Why the installation of contemporary stained glass windows is debated

Why the installation of contemporary stained glass windows is debated

More than 137,000 signatures: this is what an online petition has collected, titled: “Let us keep the stained glass windows of Viollet-le-Duc at Notre-Dame de Paris”. Launched by Didier Rykner, journalist specializing in the defense of heritage, it opposes the announcement by the President of the Republic, on December 8, to order six figurative glass roofs from contemporary artists, in order to leave “a mark of the 21st century” in the cathedral. Here are four keys to help you get an idea.

1. The ancients versus the moderns?

At first glance, you might think so. However, in the petition, Didier Rykner does not refuse contemporary creation and even suggests that the order from the Head of State be used to equip the north belfry which does not have stained glass windows. He specifies that if “contemporary stained glass windows have their place in ancient architecture when the original ones have disappeared, they are not intended to replace works that already exist.” The heart of the controversy is there: these creations would take place in six of the seven chapels on the south aisle of the nave, in place of the bays created by Eugène Viollet-le-Duc. Between 1844 and 1864, the famous architect restored the cathedral from top to bottom and designed most of the hundred or so current stained glass windows. Survivors of the fire of April 15, 2019, they have just been cleaned.

2. The Venice Charter

The petition refers to a famous text, the Venice Charter: in 1964, at the International Congress of Architects and Technicians of Historical Monuments, meeting in Venice, they established the main rules which have since guided restorers around the world. Thus, its article 11 explains that “the valid contributions of all eras to the construction of a monument must be respected”, since they bear witness to its history. “And in the history of Notre-Dame, the work of Viollet-le-Duc is part of a coherent whole which goes from the stained glass windows to the spire,” adds Jean-Michel Leniaud, a specialist in the architect. Its glass roofs are “grisailles”, that is to say a composition of subtle grays, to illuminate very colorful chapels as much as possible. He was inspired by the experiments of the great color chemist, Michel-Eugène Chevreul.”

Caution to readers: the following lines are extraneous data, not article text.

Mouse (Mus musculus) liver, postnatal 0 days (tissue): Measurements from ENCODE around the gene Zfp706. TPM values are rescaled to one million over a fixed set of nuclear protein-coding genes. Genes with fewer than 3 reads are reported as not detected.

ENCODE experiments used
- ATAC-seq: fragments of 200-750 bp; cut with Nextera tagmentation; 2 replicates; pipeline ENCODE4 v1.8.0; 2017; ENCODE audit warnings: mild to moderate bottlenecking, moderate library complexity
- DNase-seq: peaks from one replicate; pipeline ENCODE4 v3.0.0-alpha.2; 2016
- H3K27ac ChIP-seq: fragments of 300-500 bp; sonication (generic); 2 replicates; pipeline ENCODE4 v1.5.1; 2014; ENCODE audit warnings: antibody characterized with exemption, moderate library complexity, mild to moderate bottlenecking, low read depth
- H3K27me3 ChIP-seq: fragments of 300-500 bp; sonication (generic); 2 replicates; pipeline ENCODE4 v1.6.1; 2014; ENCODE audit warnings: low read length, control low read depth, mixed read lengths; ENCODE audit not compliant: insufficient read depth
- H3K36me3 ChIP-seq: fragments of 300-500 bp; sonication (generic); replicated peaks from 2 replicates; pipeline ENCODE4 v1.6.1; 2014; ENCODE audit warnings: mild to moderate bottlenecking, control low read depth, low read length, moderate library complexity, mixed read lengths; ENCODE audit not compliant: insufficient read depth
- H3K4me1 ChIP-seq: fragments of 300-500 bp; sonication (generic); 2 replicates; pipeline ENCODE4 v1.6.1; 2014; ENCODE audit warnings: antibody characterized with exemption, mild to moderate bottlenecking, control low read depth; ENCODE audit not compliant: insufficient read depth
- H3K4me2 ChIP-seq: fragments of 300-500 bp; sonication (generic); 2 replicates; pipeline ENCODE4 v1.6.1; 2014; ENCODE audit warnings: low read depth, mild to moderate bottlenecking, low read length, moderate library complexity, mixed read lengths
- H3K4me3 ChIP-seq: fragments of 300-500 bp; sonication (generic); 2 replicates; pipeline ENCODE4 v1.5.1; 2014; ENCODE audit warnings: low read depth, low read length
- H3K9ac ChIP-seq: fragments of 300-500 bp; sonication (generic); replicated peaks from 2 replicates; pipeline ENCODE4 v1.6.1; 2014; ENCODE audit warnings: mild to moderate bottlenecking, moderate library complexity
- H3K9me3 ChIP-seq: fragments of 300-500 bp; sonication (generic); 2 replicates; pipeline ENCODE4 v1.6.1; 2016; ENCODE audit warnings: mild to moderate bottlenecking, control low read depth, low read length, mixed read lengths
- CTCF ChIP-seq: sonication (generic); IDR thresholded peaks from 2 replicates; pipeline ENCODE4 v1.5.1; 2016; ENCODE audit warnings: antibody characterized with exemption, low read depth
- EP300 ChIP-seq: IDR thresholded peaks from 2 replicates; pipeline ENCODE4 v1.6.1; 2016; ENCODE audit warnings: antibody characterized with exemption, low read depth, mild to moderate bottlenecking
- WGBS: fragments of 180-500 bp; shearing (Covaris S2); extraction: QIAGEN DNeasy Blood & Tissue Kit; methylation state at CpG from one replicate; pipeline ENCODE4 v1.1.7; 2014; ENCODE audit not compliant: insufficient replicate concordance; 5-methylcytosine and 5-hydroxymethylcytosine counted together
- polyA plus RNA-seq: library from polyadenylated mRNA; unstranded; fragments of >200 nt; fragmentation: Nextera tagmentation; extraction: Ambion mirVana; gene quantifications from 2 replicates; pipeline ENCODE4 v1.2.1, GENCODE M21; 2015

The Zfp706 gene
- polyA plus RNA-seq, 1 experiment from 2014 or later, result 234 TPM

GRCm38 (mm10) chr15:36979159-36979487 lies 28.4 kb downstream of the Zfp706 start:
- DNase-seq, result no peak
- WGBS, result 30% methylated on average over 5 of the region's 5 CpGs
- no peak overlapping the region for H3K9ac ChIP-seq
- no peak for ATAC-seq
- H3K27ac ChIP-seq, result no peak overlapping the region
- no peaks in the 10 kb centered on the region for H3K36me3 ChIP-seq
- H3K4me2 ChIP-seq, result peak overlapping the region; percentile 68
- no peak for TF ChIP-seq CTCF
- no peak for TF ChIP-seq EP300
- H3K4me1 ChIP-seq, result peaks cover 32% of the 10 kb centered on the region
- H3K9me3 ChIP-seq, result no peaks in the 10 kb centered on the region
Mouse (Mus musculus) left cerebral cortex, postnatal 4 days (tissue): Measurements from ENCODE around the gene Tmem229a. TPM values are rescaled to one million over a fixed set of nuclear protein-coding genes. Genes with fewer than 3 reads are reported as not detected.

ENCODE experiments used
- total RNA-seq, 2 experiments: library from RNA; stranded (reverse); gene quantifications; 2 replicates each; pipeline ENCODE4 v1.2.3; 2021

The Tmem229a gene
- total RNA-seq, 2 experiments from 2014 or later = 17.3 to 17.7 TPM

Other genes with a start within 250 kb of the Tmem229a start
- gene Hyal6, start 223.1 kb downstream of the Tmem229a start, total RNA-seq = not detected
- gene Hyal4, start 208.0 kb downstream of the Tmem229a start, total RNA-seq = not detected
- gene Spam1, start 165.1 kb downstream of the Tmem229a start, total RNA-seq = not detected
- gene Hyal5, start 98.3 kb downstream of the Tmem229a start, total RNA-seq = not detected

3. Have there been any precedents?

A first virulent controversy took place in 1937, when it was decided to replace twelve high bays of the nave with colorful figurative art deco windows signed by different artists. “They represented the modernity of the time,” explains Anne-Claire Garbe, curator at the Cité du stained glass in Troyes. The Second World War having broken out, they remained in their crates… Finally, in 1955, one of these artists, Jacques Le Chevallier, was asked to create a whole series of abstract stained glass windows instead. Anne-Claire Garbe also recalls that stained glass windows in good condition have already been replaced in other historic monuments in the past: “The Abbey of Conques is the most emblematic case. In 1987, the State commissioned the painter Pierre Soulages to renew the stained glass windows… already redone between 1945 and 1952, by the master glassmaker Francis Chigot.”

4. The fate promised to the old stained glass windows

The stained glass windows of Notre-Dame are classified and the National Commission for Heritage and Architecture should be consulted before or after the competition promised by Emmanuel Macron. But his opinion is only advisory… Anticipating objections, the President explained that the 19th century stained glass windows would be exhibited in the Oeuvre Notre-Dame museum, whose creation he announced – greeted by all lovers of the monument. “But they will be out of context,” protests Jean-Michel Leniaud, who fears that only one of the immense glass roofs will be shown, and that the others will lie dormant. The State will also have to justify the expense linked to its contemporary project, while many other cathedrals in France are awaiting support for their work.

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